The tropical islands that once inspired Charles Darwin’s first paper and book is now piled under 414 million pieces of plastic.
Famed for their unspoilt beauty, the Cocos (Keeling) Islands in Australia were an important stop on the biologist’s Beagle voyage in 1836.
The accumulated rubbish on the islands today are even ending up in remote islands nearby which shows just how dense the debris is, scientists say.
The natural islands of Cocos in Australia (pictured) that once inspired Charles Darwin’s is now piled under 414 million pieces of plastic
In the latest study, scientists from the University of Tazmania collected plastic, glass, wood, and metal items along a total of 25 beaches (seven islands) sampled in the Cocos Islands group that totalled a sampled area of 12,000 square feet (110 m sq).
Around 25 per cent of the rubbish collected in the latest study were classified as disposable plastics, including straws, bags, and toothbrushes.
The remote islands of Cocos (Keeling) are positioned between Australia and Sri Lanka in the Indian Ocean and only two of its 27 coral islands are inhabited.
According to the paper that surveyed the rubbish in the Cocos island group, around 60 per cent of the material is made up of small pieces known micro-debris that are 2–5 mm in length.
Darwin’s visit to Cocos in 1836 provided him with the opportunity to look for support for his theory, and became central to his theory of coral reef development that led to his first paper and book on the subject.
He argued that volcanic islands in the tropical Pacific Ocean slowly allowed the formation of an living system that included ringed reefs, barrier reef, and a circular island.
Dr Jennifer Kavers who surveyed the islands in the latest study, said: ‘Islands such as these are like canaries in a coal mine and it’s increasingly urgent that we act on the warnings they are giving us.
‘Our estimate of 414 million pieces weighing 238 tonnes on Cocos (Keeling) is conservative, as we only sampled down to a depth of four inches (10cm) and couldn’t access some beaches that are known debris ‘hotspots’.
‘Unlike Henderson Island, where most identifiable debris was fishing-related, the plastic on Cocos (Keeling) was largely single-use consumer items such as bottle caps and straws, as well as a large number of shoes and thongs,’ Dr Lavers said.
Australia’s best beach for 2017 was Cossies Beach in Cocos Islands (pictured). The accumulated rubbish on the islands today are so dense, however, they are even ending up on remote islands nearby
Famed for their unspoilt beauty, the beaches of the Cocos (Keeling) Islands were visited by Charles Darwin in 1836 during his Beagle voyage. The image shows Dr Jennifer Lavers knelt down by the plastic on the beach
Co-author Dr Annett Finger from Victoria University said global production of plastic continues to increase, with almost half of the plastic produced over the past 60-years manufactured in the last 13-years.
‘An estimated 12.7 million tonnes of plastic entered our oceans in 2010 alone, with around 40 per cent of plastics entering the waste stream in the same year they’re produced,’ Dr Finger said.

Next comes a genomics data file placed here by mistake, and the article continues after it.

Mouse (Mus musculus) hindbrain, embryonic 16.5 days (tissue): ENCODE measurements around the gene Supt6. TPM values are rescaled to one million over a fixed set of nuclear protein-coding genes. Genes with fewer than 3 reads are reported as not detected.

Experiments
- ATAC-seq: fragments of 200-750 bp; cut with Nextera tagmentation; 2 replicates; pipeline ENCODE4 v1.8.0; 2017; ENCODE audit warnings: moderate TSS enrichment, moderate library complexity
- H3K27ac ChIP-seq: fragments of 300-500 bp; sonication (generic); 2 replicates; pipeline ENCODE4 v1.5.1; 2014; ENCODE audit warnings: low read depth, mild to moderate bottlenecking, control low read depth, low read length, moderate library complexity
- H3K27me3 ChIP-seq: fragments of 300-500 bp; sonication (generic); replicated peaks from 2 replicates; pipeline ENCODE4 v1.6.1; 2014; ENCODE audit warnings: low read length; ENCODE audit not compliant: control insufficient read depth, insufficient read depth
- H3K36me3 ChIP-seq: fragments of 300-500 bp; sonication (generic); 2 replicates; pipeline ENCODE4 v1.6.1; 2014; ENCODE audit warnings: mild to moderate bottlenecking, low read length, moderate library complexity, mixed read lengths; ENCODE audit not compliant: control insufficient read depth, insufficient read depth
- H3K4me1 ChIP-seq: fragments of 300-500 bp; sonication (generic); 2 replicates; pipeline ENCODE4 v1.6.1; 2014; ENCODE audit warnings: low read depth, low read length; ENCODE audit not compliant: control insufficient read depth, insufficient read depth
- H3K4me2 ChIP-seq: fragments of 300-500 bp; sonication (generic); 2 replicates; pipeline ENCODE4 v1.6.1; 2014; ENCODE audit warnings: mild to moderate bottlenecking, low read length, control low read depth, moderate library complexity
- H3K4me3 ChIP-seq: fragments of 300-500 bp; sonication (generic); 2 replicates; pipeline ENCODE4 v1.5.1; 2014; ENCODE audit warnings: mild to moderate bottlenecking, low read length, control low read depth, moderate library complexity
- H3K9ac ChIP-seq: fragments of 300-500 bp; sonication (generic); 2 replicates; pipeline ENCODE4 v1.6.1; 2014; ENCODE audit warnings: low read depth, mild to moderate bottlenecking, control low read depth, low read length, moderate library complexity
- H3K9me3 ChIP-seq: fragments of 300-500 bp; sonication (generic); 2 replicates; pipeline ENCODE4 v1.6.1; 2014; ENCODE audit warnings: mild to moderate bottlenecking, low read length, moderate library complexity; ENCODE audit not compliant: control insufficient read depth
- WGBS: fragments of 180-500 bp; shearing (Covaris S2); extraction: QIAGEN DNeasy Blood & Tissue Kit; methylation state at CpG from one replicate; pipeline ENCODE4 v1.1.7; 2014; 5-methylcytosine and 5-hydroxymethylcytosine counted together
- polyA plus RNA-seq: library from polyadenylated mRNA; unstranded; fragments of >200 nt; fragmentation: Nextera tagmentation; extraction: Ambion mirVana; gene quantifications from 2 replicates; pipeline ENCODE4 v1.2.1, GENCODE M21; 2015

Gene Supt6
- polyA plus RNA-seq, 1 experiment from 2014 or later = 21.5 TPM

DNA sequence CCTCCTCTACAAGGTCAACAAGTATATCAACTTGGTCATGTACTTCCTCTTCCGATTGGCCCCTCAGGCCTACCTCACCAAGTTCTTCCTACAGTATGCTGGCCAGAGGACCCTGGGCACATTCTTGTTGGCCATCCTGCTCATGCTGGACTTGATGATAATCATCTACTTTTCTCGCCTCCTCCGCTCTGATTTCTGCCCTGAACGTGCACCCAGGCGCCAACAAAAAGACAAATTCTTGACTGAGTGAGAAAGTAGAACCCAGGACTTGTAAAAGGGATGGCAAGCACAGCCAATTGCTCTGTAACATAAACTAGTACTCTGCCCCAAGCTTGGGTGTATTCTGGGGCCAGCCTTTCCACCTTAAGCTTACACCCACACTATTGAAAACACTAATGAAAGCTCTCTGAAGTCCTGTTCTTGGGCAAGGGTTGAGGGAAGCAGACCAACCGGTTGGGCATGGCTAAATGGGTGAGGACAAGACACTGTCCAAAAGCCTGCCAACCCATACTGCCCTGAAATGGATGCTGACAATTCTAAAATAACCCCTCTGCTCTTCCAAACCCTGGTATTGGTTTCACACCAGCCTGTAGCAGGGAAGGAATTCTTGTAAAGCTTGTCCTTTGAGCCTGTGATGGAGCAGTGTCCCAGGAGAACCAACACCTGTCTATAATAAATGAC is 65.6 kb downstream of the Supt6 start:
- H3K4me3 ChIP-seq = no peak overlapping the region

‘As a result of the growth in single-use consumer plastics, it’s estimated there are now 5.25 trillion pieces of ocean plastic debris.
‘Plastic pollution is a well-documented threat to wildlife and its potential impact on humans is a growing area of medical research.
Around 25 per cent of the rubbish (pictured) collected in the latest study were classified as disposable plastics, including straws, bags, and toothbrushes
It was central to his first published paper, which was the development of Coral reefs and his first book on the topic. The picture shows Dr Jennifer Lavers on a Cocos Islands beach
Tourism Australia’s ambassador named one of the islands as having the best beach in 2017.
The islands are lined with exotic palm trees while its turquoise waters offer world-class diving, snorkelling and excellent fishing.
Brad Farmer released a book crowning Cossies Beach in the Cocos Islands as the country’s top sandy shore and time he called it ‘near to perfect as a beach can be.
Often celebrated as ‘Heaven on Earth’ by travel writers, the sandy beaches of the Cocos islands are now scattered with 238 tonnes of plastic debris that include bottle caps, straws and flip-flops.
The remote islands are positioned between Australia and Sri Lanka in the Indian Ocean and only two of its 27 coral islands are inhabited. The image shows the rubbish found on its sandy beaches
Dr Finger added: ‘The scale of the problem means cleaning up our oceans is currently not possible, and cleaning beaches once they are polluted with plastic is time consuming, costly, and needs to be regularly repeated as thousands of new pieces of plastic wash up each day.
‘The only viable solution is to reduce plastic production and consumption while improving waste management to stop this material entering our oceans in the first place,’ Dr Finger said.
The full report is published in the journal Scientific Reports